Airline has been battered during coronavirus pandemic
British Airways has announced its chief executive Alex Cruz is stepping down “with immediate effect” but gave no reason for his departure.
Parent group IAG said Mr Cruz, who has been BA chief executive for four and half years, will be replaced by Aer Lingus boss Sean Doyle but will remain non-executive chairman.
New IAG chief executive Luis Gallego, who took the reins from Willie Walsh just last month, said the reshuffle was aimed at emerging stronger from the Covid-19 pandemic, which has decimated demand for air travel.
Mr Cruz is leaving after being passed over in January as replacement for the group’s chief.
Initially seen as a likely successor to Mr Walsh, the 54-year-old was criticised for the extent of cost cuts and service changes during his four years at the helm. Pilots, former staff and customers suggested British Airways’ image as a premium carrier was being tarnished – even as Mr Walsh kept up pressure for even deeper cutbacks.
“We’re navigating the worst crisis faced in our industry and I’m confident these internal promotions will ensure IAG is well-placed to emerge in a strong position,” Mr Gallego said of Mr Cruz’s departure.
“I want to thank Alex for all that he has done at British Airways. He worked tirelessly to modernise the airline in the years leading up to the celebration of its 100th anniversary.
“Since then, he has led the airline through a particularly demanding period and has secured restructuring agreements with the vast majority of employees.”
A company spokeswoman declined to comment on media speculation over the nature of his departure.
Cruz gave no comment on his surprise departure.
The Spanish businessman, 54, has overseen painful restructuring at the airline as it counts the cost of the coronavirus crisis.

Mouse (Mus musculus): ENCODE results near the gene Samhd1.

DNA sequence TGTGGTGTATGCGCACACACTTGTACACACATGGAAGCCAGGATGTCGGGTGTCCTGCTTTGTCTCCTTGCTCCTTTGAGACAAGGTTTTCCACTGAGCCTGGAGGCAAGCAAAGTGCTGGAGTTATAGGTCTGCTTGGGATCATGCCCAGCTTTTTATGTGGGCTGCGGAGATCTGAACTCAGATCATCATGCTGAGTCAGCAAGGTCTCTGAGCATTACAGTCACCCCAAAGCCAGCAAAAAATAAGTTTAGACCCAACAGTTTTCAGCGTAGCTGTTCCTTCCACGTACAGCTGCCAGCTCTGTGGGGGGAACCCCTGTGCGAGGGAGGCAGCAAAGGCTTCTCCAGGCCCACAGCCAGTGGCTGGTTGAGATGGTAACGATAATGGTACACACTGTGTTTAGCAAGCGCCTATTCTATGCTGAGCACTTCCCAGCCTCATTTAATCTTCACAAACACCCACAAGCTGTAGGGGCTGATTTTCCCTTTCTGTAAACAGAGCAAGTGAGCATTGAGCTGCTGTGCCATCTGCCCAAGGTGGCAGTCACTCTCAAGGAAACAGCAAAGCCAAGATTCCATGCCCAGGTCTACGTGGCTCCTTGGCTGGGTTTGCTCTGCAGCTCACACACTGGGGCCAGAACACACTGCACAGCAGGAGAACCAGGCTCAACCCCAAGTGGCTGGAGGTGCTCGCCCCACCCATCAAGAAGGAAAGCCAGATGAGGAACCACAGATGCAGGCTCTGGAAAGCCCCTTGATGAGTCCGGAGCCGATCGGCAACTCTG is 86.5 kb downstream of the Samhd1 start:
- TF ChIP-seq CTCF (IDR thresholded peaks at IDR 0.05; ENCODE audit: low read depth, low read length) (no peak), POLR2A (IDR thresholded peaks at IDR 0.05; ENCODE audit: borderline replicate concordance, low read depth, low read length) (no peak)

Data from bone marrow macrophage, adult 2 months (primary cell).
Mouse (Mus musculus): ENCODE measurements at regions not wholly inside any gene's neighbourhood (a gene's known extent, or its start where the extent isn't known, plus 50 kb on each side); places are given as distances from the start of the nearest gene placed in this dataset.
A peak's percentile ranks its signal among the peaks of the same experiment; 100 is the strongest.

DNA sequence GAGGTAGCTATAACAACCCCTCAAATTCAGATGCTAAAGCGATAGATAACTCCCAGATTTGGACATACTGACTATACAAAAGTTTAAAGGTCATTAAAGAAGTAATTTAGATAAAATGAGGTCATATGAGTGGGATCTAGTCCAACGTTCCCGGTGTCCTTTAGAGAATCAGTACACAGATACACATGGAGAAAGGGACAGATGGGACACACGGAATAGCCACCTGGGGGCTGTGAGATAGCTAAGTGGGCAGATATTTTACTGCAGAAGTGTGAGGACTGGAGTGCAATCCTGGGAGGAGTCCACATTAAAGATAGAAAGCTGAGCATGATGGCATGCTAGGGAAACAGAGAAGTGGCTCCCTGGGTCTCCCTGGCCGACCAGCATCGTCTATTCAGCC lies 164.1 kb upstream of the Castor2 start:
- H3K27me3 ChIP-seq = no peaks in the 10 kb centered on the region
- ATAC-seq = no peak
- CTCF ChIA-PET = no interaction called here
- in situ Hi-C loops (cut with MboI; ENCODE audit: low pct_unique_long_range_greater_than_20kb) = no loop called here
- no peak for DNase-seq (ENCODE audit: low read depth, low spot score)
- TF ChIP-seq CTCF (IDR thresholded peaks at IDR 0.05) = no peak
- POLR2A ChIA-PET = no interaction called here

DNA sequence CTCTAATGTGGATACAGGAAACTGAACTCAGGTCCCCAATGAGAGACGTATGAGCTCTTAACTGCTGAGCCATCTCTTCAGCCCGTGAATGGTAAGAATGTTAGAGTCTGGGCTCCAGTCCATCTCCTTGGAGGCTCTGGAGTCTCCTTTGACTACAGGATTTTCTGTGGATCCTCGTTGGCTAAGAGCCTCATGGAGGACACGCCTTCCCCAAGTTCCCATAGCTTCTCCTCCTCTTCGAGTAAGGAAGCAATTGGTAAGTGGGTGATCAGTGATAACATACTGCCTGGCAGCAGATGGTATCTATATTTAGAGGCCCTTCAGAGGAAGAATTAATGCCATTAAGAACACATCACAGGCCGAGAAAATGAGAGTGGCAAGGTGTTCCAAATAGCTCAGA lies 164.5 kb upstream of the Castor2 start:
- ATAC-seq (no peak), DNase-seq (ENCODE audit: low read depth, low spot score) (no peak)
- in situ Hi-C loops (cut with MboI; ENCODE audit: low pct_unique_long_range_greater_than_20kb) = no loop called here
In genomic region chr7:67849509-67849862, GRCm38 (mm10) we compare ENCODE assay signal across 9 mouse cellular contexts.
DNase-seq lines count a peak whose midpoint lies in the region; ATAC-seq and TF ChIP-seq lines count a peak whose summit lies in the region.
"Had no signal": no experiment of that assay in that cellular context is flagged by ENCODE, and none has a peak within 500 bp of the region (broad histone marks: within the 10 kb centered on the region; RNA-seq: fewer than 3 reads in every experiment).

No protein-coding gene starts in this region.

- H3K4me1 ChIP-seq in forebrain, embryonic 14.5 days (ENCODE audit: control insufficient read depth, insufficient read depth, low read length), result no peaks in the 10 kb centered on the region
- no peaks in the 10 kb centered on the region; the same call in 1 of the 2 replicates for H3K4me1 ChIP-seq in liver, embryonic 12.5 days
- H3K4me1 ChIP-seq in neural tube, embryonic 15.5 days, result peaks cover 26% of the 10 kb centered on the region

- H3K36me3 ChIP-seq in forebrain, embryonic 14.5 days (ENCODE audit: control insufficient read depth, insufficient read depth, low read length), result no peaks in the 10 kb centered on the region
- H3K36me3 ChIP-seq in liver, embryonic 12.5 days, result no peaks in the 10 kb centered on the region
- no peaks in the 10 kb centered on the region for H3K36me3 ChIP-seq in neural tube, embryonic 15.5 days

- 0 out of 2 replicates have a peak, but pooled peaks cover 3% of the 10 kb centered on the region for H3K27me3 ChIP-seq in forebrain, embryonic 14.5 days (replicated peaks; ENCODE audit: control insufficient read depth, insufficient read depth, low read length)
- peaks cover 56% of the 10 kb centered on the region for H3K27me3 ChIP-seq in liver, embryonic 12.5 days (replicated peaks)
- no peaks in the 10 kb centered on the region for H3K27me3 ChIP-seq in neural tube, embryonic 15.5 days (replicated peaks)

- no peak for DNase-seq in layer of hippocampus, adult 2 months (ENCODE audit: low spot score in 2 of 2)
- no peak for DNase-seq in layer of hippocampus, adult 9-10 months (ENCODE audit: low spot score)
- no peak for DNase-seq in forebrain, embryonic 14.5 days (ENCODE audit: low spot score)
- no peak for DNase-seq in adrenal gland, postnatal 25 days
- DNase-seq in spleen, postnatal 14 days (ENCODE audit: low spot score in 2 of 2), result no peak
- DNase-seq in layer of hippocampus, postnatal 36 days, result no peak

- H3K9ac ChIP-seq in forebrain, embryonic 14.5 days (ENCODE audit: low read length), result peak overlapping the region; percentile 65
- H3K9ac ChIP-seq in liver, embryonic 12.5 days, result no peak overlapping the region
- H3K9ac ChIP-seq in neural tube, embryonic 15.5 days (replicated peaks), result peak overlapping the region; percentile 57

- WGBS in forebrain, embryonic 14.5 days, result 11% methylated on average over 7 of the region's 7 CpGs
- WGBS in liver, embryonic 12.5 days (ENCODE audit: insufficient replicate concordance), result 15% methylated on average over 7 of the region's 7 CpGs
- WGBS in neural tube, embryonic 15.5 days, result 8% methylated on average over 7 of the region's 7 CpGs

BA is cutting 13,000 staff and has been roundly criticised by staff and MPs over a “fire and rehire” policy.
Some employees have faced pay cuts of up to half their original salary.
Mr Cruz also oversaw the airline’s transition to new Brexit arrangements after the UK voted to leave the EU.
The BA pilot strike in 2019, which grounded 1,700 flights, also occurred on his watch, costing the airline £125 million ($163m).
Years of IT problems which stranded thousands of passengers also dogged Mr Cruz’s tenure.
When appointed to the job in 2016, he vowed to make BA more cost efficient to allow it to better compete with budget airlines such as RyanAir and EasyJet.
He was previously CEO of Vueling from 2009 when it merged with Clickair, an airline Cruz founded in 2006.
As coronavirus upended the airline industry earlier this year, Mr Cruz called for an air bridge with the US to open up the lucrative trans-Atlantic route.
Speaking last month, he defended heavy job cuts at the airline and argued that customers were “still afraid of travelling”.
“Covid has devastated our business, our sector. We’re still fighting for our own survival,” he told parliament’s transport select committee.
IAG has forecast that it will take until at least 2023 for passenger demand to recover to pre-pandemic levels.
Mr Cruz added: “As CEO of British Airways, I have to take responsibility. I cannot ignore the situation. I had to act incredibly fast.
“I deeply, deeply regret that way too many loyal and hardworking colleagues of mine are having to leave our business, and I understand why MPs are concerned.”
Shares of IAG rose 1.4% during early morning deals after the announcement.